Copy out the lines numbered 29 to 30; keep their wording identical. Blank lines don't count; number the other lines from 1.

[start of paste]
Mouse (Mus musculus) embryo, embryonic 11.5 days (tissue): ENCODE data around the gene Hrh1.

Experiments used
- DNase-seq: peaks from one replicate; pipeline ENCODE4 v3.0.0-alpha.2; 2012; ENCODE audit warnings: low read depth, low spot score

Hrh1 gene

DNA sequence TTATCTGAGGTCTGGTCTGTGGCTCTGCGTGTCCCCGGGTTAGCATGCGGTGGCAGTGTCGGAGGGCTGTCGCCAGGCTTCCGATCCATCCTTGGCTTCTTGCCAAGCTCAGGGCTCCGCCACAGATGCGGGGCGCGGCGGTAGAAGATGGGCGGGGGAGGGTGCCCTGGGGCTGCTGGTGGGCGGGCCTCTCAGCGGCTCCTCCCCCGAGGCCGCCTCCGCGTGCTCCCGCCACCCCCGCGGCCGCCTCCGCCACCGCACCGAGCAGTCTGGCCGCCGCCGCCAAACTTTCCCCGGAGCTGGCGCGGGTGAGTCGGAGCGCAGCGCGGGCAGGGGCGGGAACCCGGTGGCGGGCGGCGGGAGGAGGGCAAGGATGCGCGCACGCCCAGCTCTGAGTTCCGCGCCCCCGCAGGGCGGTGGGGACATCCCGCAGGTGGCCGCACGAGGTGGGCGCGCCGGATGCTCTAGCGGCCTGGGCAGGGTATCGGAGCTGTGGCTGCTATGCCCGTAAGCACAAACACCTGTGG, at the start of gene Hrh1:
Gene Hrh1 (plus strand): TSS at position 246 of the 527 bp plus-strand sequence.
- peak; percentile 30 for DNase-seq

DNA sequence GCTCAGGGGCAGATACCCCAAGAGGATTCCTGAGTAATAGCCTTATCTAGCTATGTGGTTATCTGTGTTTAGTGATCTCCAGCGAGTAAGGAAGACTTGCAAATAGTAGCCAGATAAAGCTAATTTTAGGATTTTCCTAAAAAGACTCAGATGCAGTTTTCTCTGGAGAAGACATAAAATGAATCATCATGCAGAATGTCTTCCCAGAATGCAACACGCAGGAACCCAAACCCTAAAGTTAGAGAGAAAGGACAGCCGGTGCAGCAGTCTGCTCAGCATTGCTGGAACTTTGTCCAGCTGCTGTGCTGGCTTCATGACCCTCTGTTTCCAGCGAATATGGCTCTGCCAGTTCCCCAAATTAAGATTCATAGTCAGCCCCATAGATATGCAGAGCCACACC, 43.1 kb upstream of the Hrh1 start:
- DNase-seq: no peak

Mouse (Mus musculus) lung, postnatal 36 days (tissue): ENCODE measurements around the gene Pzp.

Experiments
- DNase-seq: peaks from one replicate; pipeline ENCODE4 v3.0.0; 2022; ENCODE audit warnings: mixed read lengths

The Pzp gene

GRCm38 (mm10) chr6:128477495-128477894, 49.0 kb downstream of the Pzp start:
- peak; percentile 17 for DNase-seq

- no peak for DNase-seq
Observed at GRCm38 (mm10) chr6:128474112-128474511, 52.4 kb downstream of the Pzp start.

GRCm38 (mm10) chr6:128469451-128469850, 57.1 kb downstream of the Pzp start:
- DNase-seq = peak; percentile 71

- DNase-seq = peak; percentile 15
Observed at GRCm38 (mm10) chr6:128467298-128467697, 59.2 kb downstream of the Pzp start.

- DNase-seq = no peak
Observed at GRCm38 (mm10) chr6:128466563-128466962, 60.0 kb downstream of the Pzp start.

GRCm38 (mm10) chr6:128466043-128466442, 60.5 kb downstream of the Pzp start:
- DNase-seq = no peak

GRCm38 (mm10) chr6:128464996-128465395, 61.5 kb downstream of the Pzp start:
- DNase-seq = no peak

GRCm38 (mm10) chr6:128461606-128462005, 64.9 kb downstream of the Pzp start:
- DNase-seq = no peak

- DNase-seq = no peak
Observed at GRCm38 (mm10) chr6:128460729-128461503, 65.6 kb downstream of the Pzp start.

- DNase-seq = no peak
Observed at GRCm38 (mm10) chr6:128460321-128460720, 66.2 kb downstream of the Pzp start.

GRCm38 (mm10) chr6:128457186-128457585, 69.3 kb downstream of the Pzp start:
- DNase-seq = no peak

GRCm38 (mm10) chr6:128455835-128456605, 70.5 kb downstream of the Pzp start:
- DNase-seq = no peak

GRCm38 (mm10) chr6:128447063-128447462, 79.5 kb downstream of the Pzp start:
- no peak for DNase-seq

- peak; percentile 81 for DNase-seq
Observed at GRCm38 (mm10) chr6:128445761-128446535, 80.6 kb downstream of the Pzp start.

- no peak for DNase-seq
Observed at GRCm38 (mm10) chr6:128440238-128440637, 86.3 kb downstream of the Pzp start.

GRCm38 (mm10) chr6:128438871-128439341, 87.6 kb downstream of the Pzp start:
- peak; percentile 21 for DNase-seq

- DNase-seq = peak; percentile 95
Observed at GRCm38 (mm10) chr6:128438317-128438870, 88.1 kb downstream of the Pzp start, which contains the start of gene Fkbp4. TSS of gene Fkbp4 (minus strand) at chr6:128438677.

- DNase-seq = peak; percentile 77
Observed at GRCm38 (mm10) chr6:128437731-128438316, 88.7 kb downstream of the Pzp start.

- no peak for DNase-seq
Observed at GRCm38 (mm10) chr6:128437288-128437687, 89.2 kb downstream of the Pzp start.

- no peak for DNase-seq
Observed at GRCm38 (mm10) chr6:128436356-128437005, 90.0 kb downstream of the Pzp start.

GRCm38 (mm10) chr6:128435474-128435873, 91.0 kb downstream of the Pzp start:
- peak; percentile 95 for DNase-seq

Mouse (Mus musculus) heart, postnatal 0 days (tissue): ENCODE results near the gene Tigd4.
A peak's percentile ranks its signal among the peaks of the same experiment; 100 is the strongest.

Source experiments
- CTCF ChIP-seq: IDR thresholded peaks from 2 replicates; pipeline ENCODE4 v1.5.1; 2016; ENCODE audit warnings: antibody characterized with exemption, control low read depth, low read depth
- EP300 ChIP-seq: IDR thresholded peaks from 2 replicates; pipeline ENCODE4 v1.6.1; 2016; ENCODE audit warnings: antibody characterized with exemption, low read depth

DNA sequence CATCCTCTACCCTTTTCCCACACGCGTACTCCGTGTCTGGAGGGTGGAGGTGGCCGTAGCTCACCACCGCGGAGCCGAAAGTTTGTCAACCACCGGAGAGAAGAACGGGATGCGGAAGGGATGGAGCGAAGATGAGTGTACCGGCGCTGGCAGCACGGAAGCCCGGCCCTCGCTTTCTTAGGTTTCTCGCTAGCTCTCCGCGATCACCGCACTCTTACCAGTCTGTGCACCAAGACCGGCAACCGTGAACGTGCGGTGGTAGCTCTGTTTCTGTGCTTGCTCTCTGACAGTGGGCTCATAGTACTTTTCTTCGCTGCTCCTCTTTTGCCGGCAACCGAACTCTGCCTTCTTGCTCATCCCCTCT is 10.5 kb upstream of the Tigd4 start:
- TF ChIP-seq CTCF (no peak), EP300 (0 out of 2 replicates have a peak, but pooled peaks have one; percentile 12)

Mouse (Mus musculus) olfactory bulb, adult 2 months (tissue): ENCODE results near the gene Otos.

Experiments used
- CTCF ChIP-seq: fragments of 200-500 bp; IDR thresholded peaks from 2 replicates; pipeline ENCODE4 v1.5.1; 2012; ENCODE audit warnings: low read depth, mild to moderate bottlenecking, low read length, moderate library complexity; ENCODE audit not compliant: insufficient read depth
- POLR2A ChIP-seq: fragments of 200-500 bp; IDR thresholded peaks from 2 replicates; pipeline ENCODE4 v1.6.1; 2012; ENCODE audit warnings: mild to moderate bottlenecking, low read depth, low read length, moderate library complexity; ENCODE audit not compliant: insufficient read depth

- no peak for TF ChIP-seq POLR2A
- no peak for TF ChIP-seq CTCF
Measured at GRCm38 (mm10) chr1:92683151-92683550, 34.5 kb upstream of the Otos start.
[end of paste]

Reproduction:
- DNase-seq = no peak

- DNase-seq = no peak